Many central Albertans are expected to run out of relief money before they can return to work — and this anticipated spike in need is spurring a new partnership between three Red Deer non-profit groups.
The Red Deer Food Bank Society and The Mustard Seed announced Wednesday they will soon be jointly opening a satellite hamper-packing depot in donated space at Westerner Park.
This will allow for more food packages to be made up and delivered to local families in financial straits, said Alice Kolisnyk, deputy director of the food bank.
“We do anticipate a spike in demand as emergency funding runs out for some people who cannot yet go back to work. We’re anticipating a dramatic increase in need,” she added.
By partnering with the food bank, The Mustard Seed can help meet this expected increased demand, said Byron Bradley, the agency’s central Alberta managing director.
He added, “We know that food security is most important in these unprecedented times.”
Bradley’s Christian non-profit provides a variety of supports, including housing, “wellness services” and employment programs to struggling people.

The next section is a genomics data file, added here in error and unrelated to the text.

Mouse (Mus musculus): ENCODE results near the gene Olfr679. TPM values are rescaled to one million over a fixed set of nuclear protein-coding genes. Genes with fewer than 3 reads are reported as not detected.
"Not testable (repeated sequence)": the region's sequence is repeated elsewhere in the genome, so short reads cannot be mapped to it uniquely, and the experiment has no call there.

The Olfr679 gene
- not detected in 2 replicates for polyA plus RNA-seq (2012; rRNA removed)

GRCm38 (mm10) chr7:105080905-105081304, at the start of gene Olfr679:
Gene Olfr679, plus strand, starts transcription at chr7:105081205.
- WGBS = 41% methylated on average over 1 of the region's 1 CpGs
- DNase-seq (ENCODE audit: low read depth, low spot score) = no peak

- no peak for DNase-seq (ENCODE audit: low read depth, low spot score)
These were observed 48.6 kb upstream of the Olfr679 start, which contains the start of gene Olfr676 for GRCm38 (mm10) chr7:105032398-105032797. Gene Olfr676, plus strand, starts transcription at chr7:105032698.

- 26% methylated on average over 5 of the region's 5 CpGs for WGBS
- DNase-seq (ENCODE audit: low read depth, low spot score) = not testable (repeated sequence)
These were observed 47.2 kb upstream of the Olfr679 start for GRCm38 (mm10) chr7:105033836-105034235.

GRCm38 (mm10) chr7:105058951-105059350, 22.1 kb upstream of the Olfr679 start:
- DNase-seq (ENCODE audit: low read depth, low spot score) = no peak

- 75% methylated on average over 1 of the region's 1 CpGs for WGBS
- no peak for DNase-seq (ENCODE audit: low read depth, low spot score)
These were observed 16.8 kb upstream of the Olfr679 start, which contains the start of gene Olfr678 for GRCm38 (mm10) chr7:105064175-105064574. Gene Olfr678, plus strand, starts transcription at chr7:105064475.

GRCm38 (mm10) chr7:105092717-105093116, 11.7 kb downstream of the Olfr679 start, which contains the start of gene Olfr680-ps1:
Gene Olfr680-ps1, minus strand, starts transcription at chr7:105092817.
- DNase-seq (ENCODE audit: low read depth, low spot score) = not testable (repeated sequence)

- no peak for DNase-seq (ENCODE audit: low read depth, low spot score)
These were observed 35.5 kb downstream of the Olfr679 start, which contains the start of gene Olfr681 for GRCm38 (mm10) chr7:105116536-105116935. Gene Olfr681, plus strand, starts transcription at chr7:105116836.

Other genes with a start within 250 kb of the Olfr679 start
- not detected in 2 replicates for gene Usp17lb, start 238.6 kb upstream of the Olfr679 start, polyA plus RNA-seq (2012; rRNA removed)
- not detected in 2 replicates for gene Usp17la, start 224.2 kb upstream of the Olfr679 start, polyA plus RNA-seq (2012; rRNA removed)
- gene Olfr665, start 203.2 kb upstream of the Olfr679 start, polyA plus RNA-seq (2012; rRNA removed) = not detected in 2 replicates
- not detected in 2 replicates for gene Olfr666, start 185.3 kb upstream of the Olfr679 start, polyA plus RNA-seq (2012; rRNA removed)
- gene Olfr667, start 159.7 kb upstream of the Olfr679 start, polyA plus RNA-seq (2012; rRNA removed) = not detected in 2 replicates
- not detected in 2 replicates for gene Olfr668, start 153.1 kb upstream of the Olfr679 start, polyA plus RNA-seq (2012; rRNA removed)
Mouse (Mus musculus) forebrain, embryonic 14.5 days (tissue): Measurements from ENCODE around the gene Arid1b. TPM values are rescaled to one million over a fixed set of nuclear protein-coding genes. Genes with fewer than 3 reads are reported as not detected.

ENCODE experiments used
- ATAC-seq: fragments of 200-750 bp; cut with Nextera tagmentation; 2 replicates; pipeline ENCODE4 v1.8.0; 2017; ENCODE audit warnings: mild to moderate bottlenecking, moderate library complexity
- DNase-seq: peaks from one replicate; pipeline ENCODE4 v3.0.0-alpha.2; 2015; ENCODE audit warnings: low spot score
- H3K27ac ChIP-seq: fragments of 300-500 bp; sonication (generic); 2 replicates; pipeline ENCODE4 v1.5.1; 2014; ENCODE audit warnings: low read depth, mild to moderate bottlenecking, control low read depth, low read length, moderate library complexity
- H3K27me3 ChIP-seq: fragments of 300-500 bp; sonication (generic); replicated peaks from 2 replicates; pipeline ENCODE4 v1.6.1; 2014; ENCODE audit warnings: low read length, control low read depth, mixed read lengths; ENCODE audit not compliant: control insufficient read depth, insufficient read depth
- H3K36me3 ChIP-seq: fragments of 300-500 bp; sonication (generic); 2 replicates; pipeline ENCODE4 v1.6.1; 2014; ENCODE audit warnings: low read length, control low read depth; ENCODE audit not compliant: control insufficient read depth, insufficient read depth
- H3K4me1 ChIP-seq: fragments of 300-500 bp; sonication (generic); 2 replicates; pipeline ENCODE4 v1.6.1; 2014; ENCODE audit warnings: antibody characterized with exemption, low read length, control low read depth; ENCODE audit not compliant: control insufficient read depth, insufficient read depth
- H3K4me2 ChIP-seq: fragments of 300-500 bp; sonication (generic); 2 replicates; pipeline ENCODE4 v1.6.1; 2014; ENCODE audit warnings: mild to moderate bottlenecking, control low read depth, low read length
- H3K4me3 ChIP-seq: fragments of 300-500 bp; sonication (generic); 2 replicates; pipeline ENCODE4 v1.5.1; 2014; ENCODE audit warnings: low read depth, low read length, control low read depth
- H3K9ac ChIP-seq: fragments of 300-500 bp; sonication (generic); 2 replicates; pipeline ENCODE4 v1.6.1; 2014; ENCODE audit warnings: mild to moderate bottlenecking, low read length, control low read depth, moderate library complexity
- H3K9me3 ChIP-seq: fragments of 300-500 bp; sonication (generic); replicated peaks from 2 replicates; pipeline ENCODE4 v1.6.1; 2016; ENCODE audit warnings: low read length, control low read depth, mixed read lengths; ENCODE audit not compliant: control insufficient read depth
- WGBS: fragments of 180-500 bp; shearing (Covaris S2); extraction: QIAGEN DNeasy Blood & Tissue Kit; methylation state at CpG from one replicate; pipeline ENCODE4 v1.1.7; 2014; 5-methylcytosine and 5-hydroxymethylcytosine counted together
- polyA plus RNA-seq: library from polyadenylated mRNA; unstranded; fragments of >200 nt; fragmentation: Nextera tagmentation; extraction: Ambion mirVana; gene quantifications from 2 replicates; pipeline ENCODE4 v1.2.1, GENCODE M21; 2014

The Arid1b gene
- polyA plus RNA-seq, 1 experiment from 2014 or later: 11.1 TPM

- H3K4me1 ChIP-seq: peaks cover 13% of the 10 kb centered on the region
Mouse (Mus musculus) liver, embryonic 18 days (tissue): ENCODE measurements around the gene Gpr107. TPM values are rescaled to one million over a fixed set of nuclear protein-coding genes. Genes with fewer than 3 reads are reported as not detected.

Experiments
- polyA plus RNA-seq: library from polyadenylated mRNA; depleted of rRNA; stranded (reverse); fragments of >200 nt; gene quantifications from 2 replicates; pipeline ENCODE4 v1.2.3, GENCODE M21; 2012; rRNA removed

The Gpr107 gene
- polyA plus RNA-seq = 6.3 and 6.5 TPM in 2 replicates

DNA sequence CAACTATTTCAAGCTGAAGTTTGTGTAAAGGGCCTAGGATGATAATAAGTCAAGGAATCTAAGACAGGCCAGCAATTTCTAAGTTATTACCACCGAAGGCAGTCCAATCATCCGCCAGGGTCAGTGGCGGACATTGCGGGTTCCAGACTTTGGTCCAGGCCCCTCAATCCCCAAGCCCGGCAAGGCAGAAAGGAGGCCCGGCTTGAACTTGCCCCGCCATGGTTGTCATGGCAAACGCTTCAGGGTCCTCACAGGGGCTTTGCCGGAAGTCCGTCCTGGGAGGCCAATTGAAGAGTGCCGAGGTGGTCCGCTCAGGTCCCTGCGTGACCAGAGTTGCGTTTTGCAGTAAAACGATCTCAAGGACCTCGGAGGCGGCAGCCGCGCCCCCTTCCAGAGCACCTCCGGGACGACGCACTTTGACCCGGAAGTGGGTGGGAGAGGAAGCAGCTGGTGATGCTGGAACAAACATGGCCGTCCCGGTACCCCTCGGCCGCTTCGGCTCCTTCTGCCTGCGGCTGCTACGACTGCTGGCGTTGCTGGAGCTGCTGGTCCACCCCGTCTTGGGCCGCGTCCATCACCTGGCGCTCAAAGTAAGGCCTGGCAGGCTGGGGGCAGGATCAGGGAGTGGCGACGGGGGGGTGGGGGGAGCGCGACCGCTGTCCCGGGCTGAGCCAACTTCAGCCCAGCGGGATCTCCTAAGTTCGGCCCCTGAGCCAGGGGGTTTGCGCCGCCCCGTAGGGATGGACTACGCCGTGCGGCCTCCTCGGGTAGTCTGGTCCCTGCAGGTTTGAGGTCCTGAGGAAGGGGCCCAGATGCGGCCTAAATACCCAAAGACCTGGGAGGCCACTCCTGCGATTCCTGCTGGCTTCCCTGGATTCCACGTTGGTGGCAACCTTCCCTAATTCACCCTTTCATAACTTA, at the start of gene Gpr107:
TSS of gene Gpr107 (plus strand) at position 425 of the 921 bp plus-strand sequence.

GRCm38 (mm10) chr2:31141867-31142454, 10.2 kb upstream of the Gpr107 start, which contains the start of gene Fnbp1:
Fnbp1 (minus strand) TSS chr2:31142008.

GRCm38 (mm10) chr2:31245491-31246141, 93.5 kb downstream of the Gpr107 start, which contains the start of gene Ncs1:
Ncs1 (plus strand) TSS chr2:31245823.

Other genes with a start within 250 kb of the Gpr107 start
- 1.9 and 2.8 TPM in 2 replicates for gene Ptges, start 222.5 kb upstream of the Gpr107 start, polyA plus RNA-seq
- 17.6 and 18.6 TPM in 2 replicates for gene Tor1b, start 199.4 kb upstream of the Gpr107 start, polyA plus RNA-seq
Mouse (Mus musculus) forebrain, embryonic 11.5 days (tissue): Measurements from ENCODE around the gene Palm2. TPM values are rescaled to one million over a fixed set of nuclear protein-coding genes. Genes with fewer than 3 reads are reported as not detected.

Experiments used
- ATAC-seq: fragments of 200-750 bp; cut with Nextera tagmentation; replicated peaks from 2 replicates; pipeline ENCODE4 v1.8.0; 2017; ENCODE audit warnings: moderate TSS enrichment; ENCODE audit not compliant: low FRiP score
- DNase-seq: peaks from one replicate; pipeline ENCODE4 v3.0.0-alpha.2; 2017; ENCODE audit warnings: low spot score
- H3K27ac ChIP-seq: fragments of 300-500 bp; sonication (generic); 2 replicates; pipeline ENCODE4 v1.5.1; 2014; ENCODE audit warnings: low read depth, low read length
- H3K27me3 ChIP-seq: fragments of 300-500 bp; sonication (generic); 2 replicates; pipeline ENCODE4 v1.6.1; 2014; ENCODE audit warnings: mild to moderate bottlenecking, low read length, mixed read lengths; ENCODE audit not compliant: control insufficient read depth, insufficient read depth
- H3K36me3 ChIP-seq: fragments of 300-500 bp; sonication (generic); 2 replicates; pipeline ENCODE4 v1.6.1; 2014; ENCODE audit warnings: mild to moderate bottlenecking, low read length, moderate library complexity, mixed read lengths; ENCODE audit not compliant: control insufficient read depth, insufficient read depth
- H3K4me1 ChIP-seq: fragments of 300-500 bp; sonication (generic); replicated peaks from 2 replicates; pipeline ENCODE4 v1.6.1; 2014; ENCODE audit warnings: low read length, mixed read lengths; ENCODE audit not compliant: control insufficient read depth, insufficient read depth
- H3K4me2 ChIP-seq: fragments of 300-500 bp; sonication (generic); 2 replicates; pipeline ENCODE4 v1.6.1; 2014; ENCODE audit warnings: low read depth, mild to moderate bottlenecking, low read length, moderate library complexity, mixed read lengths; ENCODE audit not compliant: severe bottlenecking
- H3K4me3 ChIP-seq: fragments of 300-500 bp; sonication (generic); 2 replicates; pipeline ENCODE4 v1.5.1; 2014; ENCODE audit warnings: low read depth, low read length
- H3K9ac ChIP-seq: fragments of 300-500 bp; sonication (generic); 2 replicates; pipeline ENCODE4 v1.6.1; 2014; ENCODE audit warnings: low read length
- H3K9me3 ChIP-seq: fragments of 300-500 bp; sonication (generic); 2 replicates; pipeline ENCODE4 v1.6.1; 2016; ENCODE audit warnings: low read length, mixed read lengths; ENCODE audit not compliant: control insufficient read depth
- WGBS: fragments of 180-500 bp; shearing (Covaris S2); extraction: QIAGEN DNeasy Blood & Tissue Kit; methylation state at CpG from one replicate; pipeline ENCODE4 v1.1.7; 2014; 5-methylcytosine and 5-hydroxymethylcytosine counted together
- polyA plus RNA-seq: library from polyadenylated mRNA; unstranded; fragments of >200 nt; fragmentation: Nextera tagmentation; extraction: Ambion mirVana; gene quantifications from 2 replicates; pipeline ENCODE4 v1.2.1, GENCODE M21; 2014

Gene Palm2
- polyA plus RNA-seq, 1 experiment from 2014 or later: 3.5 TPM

Kolisnyk said area residents who need help will still have to apply, as usual, at the existing food bank outlet in north Red Deer. No members of the public will be admitted to the new satellite outlet operating at Westerner Park.
But staff and volunteers of the food bank and The Mustard Seed can store more perishable donations in fridges at Westerner Park, which has had to cancel virtually all scheduled events because of public gathering rules to reduce the spread of COVID-19.
And more space will be available there for food storage and hamper packing.
Mike Olesen, executive director of Westerner Park, said it’s important that the exhibition society continues connecting with the community and providing support during the pandemic.
The partnreship was made possible with $300,000 of provincial Family Community and Support Services funding that was made available through the City of Red Deer.
Bradley said the groups are “thrilled” to have the city and province’s support in this effort. He added the funds will go toward the cost of making up and delivering the hampers.
When the money runs out, he hopes to keep the effort going with community donations.
Anyone who wants to donate non-perishable food, or personal hygiene or other household items, can find needed items on the food bank and The Mustard Seed’s websites.